“Jesus Christ, this keyboard. Did he use this thing for a place mat?”
He poked at something stuck between the A and S keys. Looked like tuna fish mixed with mayonnaise and dried, but Selke had been able to open photos Raburn had downloaded onto his computer.
“I’ve seen him take photos with his cell phone,” Marquez said.
There was a photo of Ludovna, Nike Man, and a black Mercedes in the background. A blurry shot, but it was them. Photos of the delta bridges. Drawbridges with concrete pilings and painted steel frames. A photo of Mount Diablo at the far end of a slough, the slough flat and still, the colors of sunrise above the mountain. Anna with sunglasses on and her hair blowing back, August alongside her with an arm around her shoulders.
“That’s Burdovsky,” Selke said. “She’s gone on to celebrity status. Where do they have her locked up?”
Another shot of Nike Man and an odd shot down an embankment along a river or slough, a small man bent over holding his face.
“The man in the photo is bleeding,” Selke said, and Marquez told him the story of the Mexican fisherman and the treble hook. Then they both studied the photo in silence. Now a photo of Sacramento Fresh Fish and one of August Foods, and a topless shot of Anna sunbathing, lying on her back on boat cushions, dark nipples. Two shots of Crey. One on his sport boat with the captain’s hat. It looked like Crey had posed for the photo, whereas the others looked like they’d been taken without the people in them necessarily knowing.
“You’ve found his log,” Marquez said. “How’d you get past the password?”
“I tried his brother’s name for the password and it worked.”
Selke clicked to the next one. “That’s the DBEEP boat and its crew. Jo Ruax is at the wheel,” Marquez said. “Looks like he was on the water when he took it.” There were two more of the DBEEP boat and a close-up of Ruax’s face. “They may have questioned him on the water and he pretended he was on the phone.”
“Give me a reason why?”
“Ruax may remember this and I’ll ask her. Maybe he took this close-up of her to email someone who wanted the faces of the local law enforcement.”
“So are we going to find you in here?”
There were various photos of sloughs. Photos of Raburn Orchards as the pear leaves turned with the fall. August’s Porsche outside the packing shed. A shot across vineyards to a sky-blue Victorian-style house. Two fishermen in their boat.
“I recognize those two. Raburn took me to meet them. Ruax knows that slough and she’s got a name for it, Camp Sturgeon.”
“These are guys he bought from?”
“It’s not about a debt his brother owed, is it?”
Individual shots of Perry and Torp. Perry leaning against the Le Mans. Then another shot, this one of the two of them.
“Bingo,” Selke said, and clicked to the next photo, a darkhaired woman trying hard to smile for the camera. Marquez didn’t recognize her. “Sherri La Belle,” Selke said, “and now I’m going to tell you something you can’t talk to anyone about yet.” He clicked back to Torp and Perry. “I’ll have murder warrants on these two tomorrow. I know where they got the refrigerator and what banding tool got used. They stole more than her car.”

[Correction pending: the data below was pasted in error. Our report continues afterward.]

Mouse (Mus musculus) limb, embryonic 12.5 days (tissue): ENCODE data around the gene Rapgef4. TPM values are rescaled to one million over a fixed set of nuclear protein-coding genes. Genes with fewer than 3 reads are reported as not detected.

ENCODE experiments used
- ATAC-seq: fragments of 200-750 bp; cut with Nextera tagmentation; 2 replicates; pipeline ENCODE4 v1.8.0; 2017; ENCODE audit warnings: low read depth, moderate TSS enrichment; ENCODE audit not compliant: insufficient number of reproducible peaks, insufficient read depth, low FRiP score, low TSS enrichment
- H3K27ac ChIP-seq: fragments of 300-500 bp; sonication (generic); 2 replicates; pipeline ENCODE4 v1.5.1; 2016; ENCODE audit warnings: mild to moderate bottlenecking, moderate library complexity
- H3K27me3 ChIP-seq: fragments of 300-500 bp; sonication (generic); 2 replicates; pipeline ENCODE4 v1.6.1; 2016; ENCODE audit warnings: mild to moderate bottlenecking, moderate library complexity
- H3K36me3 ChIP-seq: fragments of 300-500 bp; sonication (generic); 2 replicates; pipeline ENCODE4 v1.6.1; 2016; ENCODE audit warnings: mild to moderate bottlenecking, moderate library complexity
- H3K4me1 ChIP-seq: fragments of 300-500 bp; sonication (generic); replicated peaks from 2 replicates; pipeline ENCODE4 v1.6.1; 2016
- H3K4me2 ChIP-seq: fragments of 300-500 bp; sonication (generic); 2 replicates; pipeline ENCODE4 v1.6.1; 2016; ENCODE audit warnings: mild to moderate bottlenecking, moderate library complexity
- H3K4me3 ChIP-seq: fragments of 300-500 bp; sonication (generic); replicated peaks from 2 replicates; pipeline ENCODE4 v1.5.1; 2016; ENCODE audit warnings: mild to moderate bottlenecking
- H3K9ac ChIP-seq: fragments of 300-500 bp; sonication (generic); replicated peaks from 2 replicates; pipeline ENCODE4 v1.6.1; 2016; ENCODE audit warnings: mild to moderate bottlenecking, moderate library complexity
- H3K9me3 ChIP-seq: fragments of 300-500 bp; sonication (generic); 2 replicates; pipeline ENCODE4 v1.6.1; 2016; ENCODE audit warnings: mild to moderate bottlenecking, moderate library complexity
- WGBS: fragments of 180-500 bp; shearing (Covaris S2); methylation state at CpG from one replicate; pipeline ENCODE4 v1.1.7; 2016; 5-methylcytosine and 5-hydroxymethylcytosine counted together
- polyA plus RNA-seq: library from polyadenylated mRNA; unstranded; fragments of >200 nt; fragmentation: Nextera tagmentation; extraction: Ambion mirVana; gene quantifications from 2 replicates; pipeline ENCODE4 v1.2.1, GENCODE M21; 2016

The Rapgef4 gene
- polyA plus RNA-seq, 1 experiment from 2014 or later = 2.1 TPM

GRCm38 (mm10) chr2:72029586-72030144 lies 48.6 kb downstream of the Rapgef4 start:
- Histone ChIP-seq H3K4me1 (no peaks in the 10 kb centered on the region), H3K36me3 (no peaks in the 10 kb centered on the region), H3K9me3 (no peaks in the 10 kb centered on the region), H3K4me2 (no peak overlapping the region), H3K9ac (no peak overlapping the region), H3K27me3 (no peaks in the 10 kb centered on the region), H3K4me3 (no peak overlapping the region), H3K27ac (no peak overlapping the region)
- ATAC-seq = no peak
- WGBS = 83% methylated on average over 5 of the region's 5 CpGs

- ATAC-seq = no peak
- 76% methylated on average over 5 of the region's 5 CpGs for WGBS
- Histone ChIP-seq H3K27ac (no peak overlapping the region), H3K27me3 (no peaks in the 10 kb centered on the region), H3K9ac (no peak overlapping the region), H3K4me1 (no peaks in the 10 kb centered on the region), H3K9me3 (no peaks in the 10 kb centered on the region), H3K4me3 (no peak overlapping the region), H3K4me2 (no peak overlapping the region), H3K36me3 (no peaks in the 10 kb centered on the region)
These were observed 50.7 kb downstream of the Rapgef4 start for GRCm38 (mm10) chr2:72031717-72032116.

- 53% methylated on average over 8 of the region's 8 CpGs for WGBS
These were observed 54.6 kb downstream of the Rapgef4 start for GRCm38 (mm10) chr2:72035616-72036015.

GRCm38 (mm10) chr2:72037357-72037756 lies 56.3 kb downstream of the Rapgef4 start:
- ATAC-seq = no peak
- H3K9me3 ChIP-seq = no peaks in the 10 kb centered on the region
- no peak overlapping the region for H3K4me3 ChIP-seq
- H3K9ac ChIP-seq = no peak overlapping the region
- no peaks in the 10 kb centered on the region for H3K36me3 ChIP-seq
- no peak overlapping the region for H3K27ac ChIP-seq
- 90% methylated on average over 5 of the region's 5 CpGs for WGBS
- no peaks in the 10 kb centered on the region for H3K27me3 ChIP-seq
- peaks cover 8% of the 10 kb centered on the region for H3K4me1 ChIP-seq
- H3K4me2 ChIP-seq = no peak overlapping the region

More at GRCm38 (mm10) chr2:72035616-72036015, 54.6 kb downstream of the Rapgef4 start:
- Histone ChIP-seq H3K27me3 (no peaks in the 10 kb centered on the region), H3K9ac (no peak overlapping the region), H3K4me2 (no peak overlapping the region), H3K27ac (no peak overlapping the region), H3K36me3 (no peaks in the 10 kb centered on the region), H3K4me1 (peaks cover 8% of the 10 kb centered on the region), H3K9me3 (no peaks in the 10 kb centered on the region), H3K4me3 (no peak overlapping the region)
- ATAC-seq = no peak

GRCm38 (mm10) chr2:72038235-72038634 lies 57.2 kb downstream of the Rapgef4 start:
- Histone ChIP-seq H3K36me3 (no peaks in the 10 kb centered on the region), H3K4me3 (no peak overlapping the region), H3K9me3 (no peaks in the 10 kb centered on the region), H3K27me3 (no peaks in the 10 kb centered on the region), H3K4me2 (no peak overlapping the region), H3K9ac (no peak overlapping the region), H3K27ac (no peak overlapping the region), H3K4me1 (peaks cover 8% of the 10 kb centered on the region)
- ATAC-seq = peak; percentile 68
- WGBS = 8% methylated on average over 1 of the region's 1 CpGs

Marquez answered the question before it came. “I don’t know where they are, but you know who to ask.”
“I do, and Richie Crey is going to find out he could end up back inside if he obstructs.”
They looked at the remaining photos and then returned several times to three shots, all taken through fog and with no way to make out the location exactly, but it was Anna’s car, a parking lot Marquez knew was the fishing access, then a second car, a white BMW, and a shot of a man standing near a woman who was probably Anna. The photos were taken from above, probably from the levee road. The tall man near her was not Ludovna, August, Nike Man, or Crey. Well, he might be Crey, he conceded, then added, “But I don’t think he is.”
Selke’s phone rang before he could answer. Marquez watched him study the number on his screen.
“That’s the Feds,” he said to Marquez. “They’re going to take my case away.”
He walked onto the deck to talk to them, and Marquez could hear enough to know that’s exactly what was happening. When he heard Selke describe what they’d found on the computer he backed out of the photos and clicked onto the Internet. Raburn was on dial-up, had a power and telephone line strung from the roof of the houseboat to a tree on the shore. The dial-up was slow, and he heard Selke starting to wind down the conversation. But now the Net came up, and he attached all of Raburn’s photos, then emailed them to an address he used only with the SOU. The file was still sending when Selke hung up and came back in.
“What’s the story?” he asked Selke.
“They want that computer tonight. They want me to bring it to them and there’s something more going on. It’s more than the Raburn murders.”
Marquez looked down at the laptop, saw the last green bar fill, and the icon disappear. He clicked out of the Net as Selke walked over.
“Want me to turn it off?”
“Yeah, go ahead.”
Marquez shut down the computer.
“I emailed myself the photos.”
“I figured that’s what you were doing. I want you to copy me.”
“Give me an address.”
He waited now as Selke wrote it down ayzSelke@yahoo.com. So Selke wasn’t going to chance sending it to the county either.